Christ's Glory, Not Mine

by science fiction author Andrea J. Graham

Seek Godliness that won’t deny its Power

“Therefore, confess your sins to one another and pray for one another, that you may be healed. The prayer of a righteous person has great power as it is working.” (James 5:16)

We have a “therefore” so we need to first put this in context:

  • Pray when you’re suffering
  • Sing praise when you’re cheerful.
  • If you’re sick, ask your church leadership to pray over you and anoint you with oil in the name of the Lord.
  • Even if God says no to healing you here, your prayer of faith will save you because of the hope of the resurrection and because your sins are forgiven and you’re spiritually whole.
  • Because of it will bring great spiritual and possibly physical healing, then confess your sins to one another and pray for one another.

James adds next a sermon illustration from the old testament of his famous prayers of a righteous man being powerful and effective: Elijah was a mortal, fallen human being like us, but in the grace of an old testament saint, his prayers even instigated and ended a three year drought. The implication then is the power available to only a few select individuals in Elijah’s day is available in Christ to be poured out on all who believe and trust in him.

My title plays off a good cross reference to  this: “For people will be . . .having the appearance of godliness, but denying its power.” (2 Tim 3:2,5)  However, we have to be careful. We should seek in our own walk to have faith with power, but we must be careful not to push others into the dangerous waters of the Timothy passage  by behaving like Job’s friends and using these verses like a club. It was also James who told us the tongue is a fire–lets be careful our usage of words is cleansing, not destructive.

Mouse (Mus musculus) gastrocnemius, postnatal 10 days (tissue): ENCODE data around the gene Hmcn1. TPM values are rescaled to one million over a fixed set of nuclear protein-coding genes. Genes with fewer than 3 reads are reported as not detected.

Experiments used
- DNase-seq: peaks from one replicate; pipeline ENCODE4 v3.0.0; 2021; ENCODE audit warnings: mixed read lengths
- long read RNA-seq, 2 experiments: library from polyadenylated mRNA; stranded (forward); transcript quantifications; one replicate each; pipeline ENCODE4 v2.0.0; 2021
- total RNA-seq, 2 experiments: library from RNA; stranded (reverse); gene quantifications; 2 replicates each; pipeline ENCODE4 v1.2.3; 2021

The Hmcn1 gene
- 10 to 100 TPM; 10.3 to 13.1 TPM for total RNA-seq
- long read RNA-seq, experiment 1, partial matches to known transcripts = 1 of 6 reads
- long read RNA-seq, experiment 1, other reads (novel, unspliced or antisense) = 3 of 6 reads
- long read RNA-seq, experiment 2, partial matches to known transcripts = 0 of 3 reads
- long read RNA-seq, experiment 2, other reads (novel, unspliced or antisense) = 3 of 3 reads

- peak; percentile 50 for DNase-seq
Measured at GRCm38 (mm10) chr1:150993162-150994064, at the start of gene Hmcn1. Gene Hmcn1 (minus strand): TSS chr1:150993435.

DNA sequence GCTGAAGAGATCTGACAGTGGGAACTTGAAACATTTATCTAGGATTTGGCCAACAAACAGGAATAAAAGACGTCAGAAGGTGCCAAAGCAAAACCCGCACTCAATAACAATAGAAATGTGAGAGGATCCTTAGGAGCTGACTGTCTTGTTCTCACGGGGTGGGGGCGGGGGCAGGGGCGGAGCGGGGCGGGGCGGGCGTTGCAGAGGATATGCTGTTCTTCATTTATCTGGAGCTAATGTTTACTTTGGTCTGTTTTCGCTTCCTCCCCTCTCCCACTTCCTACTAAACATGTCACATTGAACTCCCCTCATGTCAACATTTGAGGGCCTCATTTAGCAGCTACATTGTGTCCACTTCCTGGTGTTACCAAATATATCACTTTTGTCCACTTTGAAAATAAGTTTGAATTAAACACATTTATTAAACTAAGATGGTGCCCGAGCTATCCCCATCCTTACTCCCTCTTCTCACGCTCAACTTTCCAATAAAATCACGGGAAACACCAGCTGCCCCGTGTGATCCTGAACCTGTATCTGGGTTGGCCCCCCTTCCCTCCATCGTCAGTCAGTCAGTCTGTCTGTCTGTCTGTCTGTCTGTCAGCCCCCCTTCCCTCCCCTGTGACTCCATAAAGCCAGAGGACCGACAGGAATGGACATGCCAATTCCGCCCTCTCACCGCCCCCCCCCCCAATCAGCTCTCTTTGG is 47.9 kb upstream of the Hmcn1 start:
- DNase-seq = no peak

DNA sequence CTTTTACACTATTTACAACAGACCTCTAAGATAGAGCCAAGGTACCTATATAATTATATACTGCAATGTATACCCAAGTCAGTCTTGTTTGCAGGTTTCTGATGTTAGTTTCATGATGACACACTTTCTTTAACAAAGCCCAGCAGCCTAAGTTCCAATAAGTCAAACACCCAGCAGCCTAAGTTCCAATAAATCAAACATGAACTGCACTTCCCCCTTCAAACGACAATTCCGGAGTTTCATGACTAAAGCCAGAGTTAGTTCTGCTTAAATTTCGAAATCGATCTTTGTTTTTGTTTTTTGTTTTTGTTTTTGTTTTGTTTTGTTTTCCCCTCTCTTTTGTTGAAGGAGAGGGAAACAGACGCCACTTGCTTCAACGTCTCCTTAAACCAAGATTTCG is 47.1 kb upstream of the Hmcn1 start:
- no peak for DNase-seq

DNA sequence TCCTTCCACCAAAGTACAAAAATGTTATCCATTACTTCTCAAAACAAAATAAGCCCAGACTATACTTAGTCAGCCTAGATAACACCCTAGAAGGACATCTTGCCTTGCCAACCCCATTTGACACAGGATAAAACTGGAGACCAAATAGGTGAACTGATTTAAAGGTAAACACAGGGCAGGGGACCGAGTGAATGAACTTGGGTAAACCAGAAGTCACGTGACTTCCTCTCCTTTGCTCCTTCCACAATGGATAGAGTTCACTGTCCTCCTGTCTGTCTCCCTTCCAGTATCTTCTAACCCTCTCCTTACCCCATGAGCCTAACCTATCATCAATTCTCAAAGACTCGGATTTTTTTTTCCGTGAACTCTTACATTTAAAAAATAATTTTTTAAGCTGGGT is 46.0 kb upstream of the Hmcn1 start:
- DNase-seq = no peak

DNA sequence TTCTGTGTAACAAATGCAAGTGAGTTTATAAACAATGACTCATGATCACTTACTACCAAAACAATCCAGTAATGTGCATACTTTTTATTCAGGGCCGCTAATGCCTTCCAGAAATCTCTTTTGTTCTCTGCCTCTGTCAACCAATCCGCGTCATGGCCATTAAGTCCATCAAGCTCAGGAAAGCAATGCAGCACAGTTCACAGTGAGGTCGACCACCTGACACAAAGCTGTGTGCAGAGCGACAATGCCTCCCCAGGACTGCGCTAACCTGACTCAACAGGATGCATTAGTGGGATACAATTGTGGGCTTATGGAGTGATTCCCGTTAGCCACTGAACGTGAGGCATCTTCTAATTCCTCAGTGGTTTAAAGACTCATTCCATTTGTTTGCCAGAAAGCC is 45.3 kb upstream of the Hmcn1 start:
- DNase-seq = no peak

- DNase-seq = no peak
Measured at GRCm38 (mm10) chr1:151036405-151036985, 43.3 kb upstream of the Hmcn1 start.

Lord, grant us faith that can start and end droughts, if it be your will! Grant us faith that can heal the wounded of body, heart, and soul. But grant us also hearts that follow after yours and seek your way. Enable us also to be humble, not boast and rude, but rather patient, kind, and respectful to all people, wherever they might be in relation to you. I pray we would be people others would feel safe confessing their sins to, that we would practice and be known for gently restoring our brother. In Jesus’ name we pray, amen.